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Peck is a good new leading man, although his discomfort with the film and Hitchcock shows a little in the early scenes, where he seems unsure how to play a man unconsciously pretending to be something he’s not. Bergman, of course, is a fine Hitchcock heroine, with a winning smile in which the corners of her mouth sometimes go up, sometimes down. Sometimes one goes up and the other goes down. I could watch it for hours. Hitch face Leo G Carroll is welcome again, and the man from Pittsburgh who bugs Bergman in the hotel lobby, and the hotel detective, are probably the best characters in the film. It’s a relief to find somebody who’s not either a psychiatrist or somebody who thinks they’re a psychiatrist.

There’s also the music, by Miklos Rosza, with its gorgeous love theme (overused, Hitch felt) and eerie/camp theremin. If only the Dali/Menzies dream dispensed with VO and relied on the power of music and image, it would be a bracingly vulgar fantasia. Mr. Theremin himself, the inventor of the electronic marvel, suffered a fate common enough in Stalin’s Russia, he was disappeared. Conventional wisdom has it that he perished, unrecorded, in Siberia, but I like to imagine him abducted by UFOs and delighted to find they’re playing his song.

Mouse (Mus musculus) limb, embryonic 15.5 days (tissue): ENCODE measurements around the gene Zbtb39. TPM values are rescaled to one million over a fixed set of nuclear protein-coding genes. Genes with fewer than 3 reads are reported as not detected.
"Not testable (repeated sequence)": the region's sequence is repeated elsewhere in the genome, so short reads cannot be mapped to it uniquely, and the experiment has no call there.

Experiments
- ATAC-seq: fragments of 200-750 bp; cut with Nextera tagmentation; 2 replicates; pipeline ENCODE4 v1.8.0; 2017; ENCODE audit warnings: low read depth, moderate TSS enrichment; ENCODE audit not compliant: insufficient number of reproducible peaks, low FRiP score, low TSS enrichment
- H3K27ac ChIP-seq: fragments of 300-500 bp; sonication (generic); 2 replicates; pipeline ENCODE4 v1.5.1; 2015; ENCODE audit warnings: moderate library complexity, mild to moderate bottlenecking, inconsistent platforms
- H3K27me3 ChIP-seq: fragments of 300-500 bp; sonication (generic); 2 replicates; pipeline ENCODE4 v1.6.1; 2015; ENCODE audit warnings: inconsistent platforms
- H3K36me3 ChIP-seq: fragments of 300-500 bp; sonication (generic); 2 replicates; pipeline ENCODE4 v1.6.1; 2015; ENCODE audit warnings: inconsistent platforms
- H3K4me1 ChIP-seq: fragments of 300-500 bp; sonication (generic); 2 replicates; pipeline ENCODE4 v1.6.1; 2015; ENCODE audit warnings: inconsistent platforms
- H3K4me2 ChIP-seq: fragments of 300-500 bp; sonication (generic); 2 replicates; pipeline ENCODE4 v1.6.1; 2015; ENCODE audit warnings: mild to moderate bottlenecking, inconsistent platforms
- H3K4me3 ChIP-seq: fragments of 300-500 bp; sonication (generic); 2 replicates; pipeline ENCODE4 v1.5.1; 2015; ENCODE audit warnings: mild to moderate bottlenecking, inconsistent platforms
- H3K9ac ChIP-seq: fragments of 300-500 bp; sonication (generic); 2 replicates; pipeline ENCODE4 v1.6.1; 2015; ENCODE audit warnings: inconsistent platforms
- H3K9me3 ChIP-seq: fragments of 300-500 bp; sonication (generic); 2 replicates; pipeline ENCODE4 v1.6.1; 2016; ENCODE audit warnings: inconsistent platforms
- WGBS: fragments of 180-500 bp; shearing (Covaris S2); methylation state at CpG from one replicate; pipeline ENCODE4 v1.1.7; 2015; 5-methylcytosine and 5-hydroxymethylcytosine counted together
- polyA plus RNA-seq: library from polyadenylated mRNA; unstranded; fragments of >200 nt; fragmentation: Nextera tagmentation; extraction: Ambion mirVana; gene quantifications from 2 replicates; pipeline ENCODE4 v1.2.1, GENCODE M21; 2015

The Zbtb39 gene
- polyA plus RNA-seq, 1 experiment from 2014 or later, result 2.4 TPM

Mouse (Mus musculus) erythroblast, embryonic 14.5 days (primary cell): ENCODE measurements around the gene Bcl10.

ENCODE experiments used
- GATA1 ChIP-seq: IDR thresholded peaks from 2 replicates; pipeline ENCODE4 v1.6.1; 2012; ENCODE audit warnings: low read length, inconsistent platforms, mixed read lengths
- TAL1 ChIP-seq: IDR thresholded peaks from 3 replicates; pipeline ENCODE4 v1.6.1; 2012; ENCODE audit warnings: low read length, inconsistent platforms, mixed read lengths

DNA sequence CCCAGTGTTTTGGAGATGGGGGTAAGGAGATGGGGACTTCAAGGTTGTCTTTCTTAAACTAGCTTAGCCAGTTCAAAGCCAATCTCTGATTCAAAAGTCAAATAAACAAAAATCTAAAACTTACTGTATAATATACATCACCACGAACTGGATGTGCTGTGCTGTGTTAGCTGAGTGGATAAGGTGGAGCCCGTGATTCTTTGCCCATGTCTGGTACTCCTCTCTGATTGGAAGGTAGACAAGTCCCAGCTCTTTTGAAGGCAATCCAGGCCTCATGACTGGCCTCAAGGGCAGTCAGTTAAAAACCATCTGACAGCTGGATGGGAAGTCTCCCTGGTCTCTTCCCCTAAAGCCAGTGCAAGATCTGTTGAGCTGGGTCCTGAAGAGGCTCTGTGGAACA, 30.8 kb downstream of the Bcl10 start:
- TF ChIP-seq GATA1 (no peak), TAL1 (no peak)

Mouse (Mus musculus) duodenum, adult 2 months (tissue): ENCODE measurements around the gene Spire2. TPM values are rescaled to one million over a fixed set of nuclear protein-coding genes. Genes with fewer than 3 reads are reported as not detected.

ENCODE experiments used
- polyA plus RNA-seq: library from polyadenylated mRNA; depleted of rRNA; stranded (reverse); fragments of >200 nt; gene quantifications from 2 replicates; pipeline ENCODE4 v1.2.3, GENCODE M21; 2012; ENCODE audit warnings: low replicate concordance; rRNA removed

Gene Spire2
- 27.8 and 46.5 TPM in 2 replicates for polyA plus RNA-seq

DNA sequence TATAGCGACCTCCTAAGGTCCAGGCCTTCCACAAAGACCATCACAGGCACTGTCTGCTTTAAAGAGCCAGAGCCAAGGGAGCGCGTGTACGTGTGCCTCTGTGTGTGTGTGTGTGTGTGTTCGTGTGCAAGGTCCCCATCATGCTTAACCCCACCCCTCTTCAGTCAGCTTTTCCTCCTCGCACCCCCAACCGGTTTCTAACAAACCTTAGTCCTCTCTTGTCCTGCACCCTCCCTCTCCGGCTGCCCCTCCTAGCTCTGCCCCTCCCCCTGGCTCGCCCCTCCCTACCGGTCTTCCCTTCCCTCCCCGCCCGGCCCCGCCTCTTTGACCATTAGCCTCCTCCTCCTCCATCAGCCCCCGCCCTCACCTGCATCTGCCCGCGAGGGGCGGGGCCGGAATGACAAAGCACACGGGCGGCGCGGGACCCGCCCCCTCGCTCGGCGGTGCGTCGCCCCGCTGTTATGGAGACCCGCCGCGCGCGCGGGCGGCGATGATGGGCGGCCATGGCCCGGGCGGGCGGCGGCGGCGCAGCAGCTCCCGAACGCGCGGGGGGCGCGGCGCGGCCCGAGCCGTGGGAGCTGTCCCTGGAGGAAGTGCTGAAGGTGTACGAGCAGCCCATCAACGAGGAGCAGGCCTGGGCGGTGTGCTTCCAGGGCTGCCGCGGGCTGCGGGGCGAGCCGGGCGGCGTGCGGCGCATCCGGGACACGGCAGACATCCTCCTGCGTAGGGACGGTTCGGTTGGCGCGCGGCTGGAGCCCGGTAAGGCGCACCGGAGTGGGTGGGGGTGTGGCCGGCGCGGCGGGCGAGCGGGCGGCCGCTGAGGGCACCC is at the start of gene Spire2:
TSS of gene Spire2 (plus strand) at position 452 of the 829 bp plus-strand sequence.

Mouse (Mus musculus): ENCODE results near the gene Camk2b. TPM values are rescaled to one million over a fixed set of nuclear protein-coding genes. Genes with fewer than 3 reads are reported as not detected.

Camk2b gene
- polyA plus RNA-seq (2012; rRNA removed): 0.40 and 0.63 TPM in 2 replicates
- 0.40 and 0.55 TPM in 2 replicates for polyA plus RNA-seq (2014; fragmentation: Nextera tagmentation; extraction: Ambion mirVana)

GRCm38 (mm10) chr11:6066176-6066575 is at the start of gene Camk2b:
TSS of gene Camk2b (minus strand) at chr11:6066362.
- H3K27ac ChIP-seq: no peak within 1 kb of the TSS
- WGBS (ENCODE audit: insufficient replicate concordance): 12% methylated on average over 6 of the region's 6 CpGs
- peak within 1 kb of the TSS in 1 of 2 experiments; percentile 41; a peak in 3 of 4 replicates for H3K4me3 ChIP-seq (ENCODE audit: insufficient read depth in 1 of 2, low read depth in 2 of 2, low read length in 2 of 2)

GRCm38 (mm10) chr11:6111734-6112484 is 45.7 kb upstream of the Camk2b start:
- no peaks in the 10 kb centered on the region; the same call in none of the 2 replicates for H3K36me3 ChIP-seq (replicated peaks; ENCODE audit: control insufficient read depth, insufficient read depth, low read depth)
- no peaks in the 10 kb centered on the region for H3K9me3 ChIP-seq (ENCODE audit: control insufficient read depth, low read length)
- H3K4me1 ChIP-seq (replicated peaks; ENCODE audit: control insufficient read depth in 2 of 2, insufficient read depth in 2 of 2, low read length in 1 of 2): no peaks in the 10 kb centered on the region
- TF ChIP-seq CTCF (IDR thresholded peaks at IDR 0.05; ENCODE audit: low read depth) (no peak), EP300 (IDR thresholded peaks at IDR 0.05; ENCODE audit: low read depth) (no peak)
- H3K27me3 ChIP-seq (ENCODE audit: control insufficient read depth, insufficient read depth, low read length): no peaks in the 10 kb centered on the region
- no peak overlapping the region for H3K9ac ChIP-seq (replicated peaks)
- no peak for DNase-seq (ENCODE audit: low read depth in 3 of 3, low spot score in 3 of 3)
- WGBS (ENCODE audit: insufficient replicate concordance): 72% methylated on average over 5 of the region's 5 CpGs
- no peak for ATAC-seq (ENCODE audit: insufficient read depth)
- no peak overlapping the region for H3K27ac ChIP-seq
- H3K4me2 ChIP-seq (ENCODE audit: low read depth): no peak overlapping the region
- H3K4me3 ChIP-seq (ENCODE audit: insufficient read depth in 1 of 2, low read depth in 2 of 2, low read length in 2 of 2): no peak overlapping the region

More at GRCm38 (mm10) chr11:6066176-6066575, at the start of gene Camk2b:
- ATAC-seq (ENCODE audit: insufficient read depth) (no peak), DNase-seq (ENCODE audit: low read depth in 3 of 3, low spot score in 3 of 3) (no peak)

And then there’s the climax, with the real murderer shooting himself in the face from an impossible angle. Two Hitchcockian tropes return here — the outsized prop, first seen in the form of EASY VIRTUE’s giant magnifying glass –

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– and the flash of red, an avant-garde device harking back to the deleted train wreck sequence in SECRET AGENT, in which Hitch had wanted to animate the effect of the film itself tearing in the projector and catching fire.

Incidentally, Leo G Carroll must have extraordinary, Mr Fantastic arms to be able to point a gun straight into his own face like this. I reckon if you turn your head sideways you can do it, but you’d definitely be able to see your arm as well as your hand. But this in no way harms the shot for me, in fact, it enhances it. Like all the daft stuff in the movie, it’s in keeping with the general delirious tone. I’d say that SPELLBOUND is quite a bit sillier than most of Hitch’s American thrillers — it’s not tongue-in-cheek, so it doesn’t have humour as an alibi — but it’s nevertheless a sophisticated entertainment.